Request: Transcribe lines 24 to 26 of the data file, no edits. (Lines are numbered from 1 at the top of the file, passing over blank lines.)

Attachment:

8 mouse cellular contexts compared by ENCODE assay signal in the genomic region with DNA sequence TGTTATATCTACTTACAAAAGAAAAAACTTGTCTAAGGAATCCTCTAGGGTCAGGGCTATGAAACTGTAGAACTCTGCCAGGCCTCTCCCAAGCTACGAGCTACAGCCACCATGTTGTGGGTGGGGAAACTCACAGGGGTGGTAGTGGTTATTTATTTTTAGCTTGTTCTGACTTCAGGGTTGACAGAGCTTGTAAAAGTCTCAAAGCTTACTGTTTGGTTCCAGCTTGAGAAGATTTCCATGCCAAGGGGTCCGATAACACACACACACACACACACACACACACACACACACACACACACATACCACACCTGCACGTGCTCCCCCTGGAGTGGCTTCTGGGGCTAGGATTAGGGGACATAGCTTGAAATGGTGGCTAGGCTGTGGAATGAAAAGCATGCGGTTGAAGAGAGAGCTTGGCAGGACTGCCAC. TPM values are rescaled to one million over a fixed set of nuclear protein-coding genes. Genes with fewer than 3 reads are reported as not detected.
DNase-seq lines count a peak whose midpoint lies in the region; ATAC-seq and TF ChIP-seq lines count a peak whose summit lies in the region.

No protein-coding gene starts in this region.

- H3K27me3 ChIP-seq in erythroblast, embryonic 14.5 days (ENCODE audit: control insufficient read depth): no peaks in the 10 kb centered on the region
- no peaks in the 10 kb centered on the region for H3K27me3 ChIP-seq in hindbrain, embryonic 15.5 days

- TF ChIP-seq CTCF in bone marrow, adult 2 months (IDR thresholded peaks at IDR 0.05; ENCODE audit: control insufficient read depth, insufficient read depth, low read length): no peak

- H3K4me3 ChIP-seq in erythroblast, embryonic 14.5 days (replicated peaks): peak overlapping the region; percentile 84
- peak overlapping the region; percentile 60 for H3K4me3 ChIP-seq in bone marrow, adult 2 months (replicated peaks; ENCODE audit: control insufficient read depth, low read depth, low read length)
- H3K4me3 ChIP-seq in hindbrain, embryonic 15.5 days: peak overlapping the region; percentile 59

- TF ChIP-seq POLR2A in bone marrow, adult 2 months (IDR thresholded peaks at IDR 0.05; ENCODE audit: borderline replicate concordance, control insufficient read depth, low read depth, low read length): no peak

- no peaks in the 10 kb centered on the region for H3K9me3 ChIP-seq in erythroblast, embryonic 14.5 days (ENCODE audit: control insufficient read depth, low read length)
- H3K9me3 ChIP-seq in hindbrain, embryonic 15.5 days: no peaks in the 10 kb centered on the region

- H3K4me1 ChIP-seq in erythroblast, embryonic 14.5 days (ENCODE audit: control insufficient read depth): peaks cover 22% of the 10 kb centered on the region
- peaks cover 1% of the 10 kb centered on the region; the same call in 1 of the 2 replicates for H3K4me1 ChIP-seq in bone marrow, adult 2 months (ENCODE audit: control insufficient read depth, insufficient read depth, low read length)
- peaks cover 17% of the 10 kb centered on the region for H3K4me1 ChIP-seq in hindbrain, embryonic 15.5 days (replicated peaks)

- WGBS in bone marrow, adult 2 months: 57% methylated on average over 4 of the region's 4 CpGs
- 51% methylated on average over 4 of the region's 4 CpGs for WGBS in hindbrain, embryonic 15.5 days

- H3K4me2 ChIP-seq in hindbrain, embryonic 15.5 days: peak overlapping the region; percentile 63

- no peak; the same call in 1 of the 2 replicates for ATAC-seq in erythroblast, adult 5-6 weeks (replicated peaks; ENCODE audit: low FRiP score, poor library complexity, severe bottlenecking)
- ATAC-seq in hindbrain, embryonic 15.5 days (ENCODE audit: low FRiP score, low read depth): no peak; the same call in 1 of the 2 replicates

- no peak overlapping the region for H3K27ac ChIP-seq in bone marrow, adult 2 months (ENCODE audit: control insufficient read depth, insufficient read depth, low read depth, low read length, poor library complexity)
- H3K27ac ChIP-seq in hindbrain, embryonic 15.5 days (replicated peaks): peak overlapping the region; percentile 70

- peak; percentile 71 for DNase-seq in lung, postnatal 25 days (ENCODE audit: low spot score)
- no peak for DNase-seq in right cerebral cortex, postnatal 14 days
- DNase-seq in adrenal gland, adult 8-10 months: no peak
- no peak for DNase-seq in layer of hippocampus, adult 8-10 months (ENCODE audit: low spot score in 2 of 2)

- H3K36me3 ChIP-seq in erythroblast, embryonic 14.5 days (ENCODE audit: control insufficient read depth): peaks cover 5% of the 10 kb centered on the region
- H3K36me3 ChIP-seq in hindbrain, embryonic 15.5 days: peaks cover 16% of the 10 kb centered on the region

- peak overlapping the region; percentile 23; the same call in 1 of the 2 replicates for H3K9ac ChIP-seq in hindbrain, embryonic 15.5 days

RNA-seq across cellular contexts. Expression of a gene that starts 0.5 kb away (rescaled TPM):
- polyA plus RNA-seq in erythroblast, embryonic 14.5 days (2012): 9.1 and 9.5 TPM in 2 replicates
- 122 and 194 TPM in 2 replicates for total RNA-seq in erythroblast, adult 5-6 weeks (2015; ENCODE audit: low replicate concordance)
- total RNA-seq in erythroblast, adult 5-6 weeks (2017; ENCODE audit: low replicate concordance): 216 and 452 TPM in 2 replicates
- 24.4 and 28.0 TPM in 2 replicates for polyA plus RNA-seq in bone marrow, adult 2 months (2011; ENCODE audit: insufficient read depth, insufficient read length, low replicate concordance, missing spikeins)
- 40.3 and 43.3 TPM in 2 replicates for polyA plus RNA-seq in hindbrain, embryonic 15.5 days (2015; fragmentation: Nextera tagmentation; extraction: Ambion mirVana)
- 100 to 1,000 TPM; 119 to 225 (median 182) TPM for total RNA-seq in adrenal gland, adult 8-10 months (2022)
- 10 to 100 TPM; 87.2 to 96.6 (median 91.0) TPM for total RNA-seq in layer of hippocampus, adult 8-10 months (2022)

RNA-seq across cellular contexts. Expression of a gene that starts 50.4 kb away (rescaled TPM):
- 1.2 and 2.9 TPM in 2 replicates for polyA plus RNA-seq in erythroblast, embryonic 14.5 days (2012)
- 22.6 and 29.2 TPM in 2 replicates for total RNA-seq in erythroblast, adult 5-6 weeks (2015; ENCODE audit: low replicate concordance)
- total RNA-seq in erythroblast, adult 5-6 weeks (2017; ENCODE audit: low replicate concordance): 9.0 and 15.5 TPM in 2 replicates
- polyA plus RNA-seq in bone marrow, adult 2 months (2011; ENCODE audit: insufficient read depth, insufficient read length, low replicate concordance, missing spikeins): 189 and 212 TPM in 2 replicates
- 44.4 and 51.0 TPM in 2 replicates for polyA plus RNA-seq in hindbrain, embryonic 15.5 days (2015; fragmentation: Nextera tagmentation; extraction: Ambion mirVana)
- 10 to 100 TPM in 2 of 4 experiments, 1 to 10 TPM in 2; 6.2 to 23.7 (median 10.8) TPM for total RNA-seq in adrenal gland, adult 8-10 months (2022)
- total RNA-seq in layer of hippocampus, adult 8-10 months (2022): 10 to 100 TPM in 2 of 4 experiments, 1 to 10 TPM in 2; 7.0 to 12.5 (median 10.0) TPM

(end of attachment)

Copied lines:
- no peak for DNase-seq in right cerebral cortex, postnatal 14 days
- DNase-seq in adrenal gland, adult 8-10 months: no peak
- no peak for DNase-seq in layer of hippocampus, adult 8-10 months (ENCODE audit: low spot score in 2 of 2)